On Curry leaves & conversations

Some of you know that I had a mini-panic attack yesterday. One of my dear followers asked me quite innocently if he could use curry powder instead of leaves because he could not find any curry leaves! Words cannot describe the panic, the horror, the anxiety that possessed me that very instant I saw those words… I rushed to reply and hoped to avert what could have been a disastrous outcome for the recipe. We all LOL-ed off and for a few moments, I felt at peace. Just until fear revisited: what if other readers are inadvertently committing the same error?

In some regards, I consider myself a purist, of sorts. I believe that recipes must be tried the first time around, with ingredients and methods the writer intended, if not for any other reason – but merely to establish a culinary benchmark of sorts. To figure out what they meant when they used a particular ingredient. Allergens or dietary restrictions obviously fall outside of this process. But, once that mark is established, the cook can try out variations and adaptations to whatever suits their taste buds, the second time. This is where innovation comes in - where you make the recipe your own. And this is I am only half a purist :) because I love to create my own twist on the recipe.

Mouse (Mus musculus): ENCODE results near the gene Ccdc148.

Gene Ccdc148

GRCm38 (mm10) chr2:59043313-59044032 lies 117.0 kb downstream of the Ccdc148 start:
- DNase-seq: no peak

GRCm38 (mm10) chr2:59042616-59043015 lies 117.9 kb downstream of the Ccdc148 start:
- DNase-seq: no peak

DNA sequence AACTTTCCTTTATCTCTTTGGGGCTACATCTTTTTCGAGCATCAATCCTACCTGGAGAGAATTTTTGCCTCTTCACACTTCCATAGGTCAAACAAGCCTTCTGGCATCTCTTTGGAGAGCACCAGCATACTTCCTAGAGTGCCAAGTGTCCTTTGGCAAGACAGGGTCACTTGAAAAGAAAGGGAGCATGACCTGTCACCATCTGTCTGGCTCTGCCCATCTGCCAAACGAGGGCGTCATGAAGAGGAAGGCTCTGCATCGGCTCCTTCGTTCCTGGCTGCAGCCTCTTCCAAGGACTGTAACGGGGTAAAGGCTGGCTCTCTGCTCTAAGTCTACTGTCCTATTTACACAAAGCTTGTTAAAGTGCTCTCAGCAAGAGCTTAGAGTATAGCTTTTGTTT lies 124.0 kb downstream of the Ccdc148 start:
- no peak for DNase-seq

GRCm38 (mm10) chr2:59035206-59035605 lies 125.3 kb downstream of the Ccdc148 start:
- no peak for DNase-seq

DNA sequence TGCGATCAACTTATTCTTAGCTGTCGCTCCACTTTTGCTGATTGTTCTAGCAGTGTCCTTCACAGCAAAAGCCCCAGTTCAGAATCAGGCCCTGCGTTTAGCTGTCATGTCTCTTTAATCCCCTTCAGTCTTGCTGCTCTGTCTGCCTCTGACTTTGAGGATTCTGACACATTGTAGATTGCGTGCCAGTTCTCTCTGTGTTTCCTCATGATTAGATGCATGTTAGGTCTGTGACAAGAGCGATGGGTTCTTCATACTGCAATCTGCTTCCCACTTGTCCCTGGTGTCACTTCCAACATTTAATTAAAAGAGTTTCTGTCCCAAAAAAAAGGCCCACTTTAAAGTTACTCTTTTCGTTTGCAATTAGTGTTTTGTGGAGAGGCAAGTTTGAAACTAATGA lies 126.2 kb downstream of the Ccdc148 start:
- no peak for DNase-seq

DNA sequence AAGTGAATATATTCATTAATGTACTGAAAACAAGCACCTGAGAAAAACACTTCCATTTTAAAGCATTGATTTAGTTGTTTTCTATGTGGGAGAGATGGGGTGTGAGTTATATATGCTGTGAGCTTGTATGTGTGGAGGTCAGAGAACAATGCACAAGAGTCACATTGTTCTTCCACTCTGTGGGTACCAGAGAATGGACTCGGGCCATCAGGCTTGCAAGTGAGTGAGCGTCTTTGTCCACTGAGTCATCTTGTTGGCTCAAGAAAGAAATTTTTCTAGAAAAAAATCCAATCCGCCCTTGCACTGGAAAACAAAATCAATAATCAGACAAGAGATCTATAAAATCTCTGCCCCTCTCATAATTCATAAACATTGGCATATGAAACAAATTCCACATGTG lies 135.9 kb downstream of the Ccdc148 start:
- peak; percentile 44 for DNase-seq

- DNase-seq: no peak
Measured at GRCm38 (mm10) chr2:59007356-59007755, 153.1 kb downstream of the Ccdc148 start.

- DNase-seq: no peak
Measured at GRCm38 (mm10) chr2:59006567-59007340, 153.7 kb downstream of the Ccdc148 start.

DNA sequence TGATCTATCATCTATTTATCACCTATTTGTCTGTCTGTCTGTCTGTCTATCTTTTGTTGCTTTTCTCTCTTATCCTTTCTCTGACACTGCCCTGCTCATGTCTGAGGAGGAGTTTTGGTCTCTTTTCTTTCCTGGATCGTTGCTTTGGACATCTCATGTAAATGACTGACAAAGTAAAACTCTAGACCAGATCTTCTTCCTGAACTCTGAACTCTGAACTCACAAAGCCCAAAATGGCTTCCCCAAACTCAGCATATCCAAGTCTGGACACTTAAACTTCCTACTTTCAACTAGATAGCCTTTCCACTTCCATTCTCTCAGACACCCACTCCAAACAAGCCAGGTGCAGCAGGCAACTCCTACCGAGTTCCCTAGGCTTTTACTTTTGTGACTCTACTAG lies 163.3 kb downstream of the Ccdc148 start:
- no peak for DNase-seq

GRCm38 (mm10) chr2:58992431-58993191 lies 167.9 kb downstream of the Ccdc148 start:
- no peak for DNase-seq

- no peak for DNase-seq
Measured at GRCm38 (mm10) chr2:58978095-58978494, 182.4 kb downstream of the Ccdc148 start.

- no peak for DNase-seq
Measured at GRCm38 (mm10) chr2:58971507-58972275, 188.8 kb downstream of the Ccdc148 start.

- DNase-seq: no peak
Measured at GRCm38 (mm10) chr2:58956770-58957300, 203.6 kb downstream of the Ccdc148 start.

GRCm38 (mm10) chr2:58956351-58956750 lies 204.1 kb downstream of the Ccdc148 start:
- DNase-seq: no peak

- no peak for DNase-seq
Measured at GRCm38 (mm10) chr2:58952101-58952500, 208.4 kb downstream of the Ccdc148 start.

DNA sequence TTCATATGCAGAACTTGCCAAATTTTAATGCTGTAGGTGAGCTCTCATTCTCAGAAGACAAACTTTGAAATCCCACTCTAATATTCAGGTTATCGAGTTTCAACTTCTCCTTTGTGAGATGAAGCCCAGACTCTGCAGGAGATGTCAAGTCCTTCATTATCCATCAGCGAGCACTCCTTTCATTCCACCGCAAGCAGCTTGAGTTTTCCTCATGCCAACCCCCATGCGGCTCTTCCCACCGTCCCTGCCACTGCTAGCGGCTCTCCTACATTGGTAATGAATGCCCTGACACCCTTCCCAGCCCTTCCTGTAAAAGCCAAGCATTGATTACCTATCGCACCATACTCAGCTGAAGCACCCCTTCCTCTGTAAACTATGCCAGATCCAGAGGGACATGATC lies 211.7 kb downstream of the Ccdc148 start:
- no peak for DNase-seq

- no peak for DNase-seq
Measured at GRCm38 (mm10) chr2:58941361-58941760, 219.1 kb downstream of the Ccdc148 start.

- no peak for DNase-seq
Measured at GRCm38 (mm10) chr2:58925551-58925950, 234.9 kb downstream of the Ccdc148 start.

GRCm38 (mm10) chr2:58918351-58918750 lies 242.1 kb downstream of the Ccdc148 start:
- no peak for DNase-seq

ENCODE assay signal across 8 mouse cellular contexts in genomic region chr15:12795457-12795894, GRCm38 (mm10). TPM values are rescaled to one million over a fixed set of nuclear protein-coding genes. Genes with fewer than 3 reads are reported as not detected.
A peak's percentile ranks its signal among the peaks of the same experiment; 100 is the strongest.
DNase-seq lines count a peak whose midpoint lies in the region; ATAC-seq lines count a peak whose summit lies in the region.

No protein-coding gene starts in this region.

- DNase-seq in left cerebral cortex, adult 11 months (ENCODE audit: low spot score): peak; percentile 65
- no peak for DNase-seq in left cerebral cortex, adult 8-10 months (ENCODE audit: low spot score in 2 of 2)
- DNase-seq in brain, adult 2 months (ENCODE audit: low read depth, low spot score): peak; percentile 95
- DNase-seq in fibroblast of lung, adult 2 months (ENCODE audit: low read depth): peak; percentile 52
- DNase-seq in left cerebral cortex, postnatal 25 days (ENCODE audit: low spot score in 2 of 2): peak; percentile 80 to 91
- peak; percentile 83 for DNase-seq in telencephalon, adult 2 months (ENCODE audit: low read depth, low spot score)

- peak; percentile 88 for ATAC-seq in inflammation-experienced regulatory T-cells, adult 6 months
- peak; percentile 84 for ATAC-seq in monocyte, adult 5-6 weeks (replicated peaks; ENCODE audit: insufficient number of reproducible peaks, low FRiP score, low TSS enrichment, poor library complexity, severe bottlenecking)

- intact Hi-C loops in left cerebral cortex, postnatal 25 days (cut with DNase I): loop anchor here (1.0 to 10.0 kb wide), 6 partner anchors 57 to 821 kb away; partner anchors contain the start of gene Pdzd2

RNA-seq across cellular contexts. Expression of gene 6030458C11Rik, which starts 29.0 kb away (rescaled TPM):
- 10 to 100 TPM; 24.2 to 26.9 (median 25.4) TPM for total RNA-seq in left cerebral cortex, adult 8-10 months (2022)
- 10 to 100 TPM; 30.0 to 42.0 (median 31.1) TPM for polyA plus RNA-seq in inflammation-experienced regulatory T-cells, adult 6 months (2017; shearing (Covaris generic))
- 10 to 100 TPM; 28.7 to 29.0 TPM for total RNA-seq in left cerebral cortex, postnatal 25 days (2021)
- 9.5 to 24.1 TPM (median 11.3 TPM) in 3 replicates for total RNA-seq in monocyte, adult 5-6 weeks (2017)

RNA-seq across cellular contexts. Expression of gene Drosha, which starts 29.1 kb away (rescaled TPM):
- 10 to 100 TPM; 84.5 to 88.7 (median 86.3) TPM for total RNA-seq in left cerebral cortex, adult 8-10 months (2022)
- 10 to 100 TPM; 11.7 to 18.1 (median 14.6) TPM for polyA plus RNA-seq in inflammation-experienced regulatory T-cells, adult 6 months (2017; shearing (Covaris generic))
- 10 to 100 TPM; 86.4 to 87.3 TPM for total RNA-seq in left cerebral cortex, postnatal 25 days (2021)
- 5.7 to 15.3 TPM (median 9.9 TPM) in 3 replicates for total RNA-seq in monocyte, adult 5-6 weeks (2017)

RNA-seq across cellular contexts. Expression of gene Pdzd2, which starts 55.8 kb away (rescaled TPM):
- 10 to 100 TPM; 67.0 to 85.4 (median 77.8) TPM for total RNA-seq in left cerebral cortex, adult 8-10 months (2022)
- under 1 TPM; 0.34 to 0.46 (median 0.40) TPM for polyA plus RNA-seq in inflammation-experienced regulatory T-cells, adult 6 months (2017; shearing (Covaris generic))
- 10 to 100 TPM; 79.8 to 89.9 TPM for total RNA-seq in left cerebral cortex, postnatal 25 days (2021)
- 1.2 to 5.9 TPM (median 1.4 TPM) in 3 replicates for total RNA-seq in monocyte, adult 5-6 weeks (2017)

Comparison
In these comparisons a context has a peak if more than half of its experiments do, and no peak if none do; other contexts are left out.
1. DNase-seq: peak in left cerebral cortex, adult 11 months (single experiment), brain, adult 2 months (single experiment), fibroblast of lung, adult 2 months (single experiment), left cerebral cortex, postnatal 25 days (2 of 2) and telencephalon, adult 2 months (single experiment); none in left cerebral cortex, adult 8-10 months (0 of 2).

Most folks who are new or unfamiliar to Indian food, or who have not been raised with the cuisine, associate the word curry with everything Indian. As a native of the land, I have spent the last 18 some years gently correcting anyone who will listen – that curry is not a generic word for Indian food.

Allow me to share how the word curry or other phonetically similar words are used.